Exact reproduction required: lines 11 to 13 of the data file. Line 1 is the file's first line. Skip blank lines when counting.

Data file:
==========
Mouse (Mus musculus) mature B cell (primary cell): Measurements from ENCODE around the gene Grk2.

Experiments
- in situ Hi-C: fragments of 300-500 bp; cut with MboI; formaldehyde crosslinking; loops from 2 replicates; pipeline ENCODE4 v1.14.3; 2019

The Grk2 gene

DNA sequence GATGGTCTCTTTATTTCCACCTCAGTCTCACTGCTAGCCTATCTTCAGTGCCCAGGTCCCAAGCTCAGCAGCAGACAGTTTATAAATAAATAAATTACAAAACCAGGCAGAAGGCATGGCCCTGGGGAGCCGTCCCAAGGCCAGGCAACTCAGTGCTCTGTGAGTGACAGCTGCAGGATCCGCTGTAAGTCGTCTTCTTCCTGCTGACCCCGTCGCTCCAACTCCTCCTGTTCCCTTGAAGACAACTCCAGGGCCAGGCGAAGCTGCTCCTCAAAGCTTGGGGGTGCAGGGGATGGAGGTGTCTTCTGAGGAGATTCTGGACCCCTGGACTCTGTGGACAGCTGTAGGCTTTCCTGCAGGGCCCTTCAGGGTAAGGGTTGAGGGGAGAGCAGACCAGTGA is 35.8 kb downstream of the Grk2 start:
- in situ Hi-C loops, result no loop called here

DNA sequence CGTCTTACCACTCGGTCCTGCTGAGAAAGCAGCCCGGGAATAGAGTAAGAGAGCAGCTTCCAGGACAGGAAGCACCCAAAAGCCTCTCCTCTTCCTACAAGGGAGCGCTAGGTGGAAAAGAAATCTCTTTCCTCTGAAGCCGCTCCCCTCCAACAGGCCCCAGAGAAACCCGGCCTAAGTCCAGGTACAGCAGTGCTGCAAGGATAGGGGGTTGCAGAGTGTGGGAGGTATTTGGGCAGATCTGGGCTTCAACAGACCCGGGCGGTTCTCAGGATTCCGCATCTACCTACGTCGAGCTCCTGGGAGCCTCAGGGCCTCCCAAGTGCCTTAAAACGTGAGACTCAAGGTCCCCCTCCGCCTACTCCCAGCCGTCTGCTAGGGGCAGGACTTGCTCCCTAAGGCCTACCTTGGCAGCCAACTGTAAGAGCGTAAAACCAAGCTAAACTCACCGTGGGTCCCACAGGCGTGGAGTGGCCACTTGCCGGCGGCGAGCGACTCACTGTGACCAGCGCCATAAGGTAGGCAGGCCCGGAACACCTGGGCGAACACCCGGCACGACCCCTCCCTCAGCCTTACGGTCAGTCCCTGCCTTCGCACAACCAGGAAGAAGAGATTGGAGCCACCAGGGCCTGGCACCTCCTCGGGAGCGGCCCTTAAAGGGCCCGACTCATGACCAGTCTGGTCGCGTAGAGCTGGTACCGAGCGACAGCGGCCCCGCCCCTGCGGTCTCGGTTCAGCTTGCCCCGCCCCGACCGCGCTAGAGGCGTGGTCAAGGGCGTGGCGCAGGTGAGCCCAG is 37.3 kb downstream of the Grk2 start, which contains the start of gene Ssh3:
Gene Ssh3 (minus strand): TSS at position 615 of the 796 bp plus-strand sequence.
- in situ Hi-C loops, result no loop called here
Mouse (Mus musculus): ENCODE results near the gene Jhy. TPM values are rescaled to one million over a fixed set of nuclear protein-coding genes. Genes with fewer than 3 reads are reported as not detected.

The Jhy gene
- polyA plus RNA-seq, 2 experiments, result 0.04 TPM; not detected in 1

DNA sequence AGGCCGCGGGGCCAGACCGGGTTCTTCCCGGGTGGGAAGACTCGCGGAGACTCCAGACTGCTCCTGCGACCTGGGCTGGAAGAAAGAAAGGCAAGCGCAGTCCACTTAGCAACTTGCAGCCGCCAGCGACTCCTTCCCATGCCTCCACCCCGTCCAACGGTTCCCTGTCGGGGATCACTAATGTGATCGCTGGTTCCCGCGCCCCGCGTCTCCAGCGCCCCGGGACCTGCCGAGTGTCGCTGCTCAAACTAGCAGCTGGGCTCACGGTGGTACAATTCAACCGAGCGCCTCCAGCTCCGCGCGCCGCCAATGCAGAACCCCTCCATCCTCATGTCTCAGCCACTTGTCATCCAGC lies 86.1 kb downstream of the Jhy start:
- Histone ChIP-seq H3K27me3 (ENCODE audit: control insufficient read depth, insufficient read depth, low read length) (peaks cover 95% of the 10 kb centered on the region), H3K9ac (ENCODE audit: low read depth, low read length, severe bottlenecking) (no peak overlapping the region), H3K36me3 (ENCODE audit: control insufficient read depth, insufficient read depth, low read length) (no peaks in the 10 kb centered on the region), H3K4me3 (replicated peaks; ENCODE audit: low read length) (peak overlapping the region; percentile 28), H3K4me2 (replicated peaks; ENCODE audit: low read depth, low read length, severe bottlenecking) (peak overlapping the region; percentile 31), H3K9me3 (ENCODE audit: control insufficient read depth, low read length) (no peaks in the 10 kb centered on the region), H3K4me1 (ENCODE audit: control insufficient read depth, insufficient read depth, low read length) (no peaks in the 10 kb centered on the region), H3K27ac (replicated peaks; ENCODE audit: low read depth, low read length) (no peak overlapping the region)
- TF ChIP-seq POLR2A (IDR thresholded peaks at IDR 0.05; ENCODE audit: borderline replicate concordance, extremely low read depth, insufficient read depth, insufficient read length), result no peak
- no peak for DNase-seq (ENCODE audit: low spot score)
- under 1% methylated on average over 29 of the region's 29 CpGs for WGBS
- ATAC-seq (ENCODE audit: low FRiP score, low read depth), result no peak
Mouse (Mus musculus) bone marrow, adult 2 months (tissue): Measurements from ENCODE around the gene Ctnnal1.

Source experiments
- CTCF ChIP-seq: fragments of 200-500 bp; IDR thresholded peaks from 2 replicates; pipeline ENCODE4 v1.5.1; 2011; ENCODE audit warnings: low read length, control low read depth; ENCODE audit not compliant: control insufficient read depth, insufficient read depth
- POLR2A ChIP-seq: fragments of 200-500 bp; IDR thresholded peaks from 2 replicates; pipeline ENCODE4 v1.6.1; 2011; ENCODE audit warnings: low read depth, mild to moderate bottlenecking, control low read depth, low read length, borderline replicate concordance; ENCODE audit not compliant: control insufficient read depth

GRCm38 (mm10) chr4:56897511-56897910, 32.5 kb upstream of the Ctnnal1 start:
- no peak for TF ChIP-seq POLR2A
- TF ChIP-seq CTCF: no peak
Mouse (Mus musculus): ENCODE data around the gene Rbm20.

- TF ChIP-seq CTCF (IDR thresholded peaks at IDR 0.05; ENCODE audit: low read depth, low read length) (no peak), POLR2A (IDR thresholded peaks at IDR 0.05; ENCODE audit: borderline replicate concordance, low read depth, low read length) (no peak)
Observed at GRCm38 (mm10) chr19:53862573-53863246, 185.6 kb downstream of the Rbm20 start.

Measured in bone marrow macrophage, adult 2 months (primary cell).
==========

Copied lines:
The Jhy gene
- polyA plus RNA-seq, 2 experiments, result 0.04 TPM; not detected in 1

DNA sequence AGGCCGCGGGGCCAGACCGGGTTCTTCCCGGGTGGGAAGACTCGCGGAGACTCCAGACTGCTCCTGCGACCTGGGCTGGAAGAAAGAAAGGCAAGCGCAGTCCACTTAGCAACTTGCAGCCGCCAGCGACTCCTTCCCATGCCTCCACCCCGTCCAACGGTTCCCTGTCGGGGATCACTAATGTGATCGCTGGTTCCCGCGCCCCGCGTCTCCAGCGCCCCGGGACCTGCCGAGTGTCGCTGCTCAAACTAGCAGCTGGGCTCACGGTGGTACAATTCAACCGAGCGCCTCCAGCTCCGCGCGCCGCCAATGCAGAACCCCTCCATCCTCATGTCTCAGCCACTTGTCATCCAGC lies 86.1 kb downstream of the Jhy start: